# Povray and Euler

I found a nice plot by Taha on my Google+ page. It uses a software called MathMod. Euler Math Toolbox can do this too teaming with Povray.

>load povray;
>povstart(zoom=4,distance=6,center=[1,0,0.5],height=45°);
>t=linspace(0,1,100); s=t';
>b=cos(2pi*s)*(t+0.01)+t; c=sin(2pi*s)*(t-0.01); a=t;
>X=cos(2pi*a)*(b+0.1); Y=sin(2pi*a)*(b+0.1); Z=c;
>writeln(povgrid(X,Y,Z,d=0.03,dballs=0,skip=[20,10]));
>povend();


This is all that is needed to generate the following spiraling tube.

Let me explain.

First of all, the pov…() commands generate text snippets which model graphical elements in the syntax of Povray. These text elements are written to a file by writeln(). The commands povstart() and povend() simply open and close the file and start the Povray interpreter. The output of this interpreter is then inserted into the notebook window of EMT.

For an example of such a Povray snippet, let us try the following.

 >povbox([0,0,0],[1,2,3],povlook(green))
box { <0,0,0>, <1,2,3>
texture { pigment { color rgb <0.0627451,0.564706,0.0627451> }  }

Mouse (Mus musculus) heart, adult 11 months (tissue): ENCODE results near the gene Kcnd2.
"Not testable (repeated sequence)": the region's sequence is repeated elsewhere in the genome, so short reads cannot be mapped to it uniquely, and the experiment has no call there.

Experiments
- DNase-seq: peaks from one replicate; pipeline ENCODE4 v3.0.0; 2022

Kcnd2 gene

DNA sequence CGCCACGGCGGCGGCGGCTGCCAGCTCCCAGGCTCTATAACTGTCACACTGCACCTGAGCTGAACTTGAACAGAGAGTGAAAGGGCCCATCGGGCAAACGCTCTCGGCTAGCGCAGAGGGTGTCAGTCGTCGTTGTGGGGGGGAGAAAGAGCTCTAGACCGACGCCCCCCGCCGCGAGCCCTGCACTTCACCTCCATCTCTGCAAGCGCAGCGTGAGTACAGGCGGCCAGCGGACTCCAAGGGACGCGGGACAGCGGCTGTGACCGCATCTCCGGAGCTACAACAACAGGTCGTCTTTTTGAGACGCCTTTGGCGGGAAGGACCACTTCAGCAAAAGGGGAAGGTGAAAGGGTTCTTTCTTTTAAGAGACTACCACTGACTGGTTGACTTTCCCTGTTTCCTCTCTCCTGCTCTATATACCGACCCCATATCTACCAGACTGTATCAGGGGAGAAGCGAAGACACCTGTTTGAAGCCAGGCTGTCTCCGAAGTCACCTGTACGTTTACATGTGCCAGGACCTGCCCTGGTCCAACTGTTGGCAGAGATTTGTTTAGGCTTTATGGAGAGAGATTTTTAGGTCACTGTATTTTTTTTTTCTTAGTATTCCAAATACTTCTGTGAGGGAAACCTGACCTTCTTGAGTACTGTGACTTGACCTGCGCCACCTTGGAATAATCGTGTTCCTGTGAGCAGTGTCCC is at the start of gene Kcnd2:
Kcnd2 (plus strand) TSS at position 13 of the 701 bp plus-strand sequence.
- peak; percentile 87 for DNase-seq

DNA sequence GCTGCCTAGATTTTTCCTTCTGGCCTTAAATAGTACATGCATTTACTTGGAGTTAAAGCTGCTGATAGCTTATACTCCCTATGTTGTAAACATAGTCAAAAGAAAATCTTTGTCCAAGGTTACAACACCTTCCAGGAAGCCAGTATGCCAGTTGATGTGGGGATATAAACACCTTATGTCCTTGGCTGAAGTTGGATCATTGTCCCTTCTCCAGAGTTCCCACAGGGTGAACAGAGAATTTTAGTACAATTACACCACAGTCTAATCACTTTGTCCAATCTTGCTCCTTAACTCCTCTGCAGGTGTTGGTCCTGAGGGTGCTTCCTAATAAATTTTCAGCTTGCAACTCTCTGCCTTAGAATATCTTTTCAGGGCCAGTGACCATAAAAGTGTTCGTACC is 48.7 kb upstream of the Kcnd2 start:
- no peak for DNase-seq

finish { ambient 0.2 }
}


This is a green box with side lengths 1,2,3.

The povgrid() command finally is able to draw the surface as a grid. We use the skip= parameter to skip most grid lines from drawing, but still get a smooth appearance of the grid.

The coordinates for the mantle surface of the tube are X,Y,Z. These three variables contain matrices. Thus X[i,j],Y[i,j],Z[i,j] is one point on the surface. To compute these matrices, we use the matrix language of EMT. First, s and t are two vectors, a row and a column vector with values from 0 to 1. Then we generate a cylindrically shaped surface with coordinates a,b,c.

>povstart(zoom=4,distance=6,angle=80°,center=[0,1,0]);
>t=linspace(0,1,100); s=t';
>b=cos(2pi*s)*(t+0.01)+t; c=sin(2pi*s)*(t+0.01); a=t;
>for i=1 to 3; writeAxis(0,1.2,axis=i,c=lightgreen); end;
>writeln(povgrid(a,b,c,d=0.03,dballs=0,skip=[50,50]));
>povend();

This cylindrical surface is then wrapped around the z-axis (point upwards). The details are a bit involved. But any mathematician should be able to understand what is going on here.

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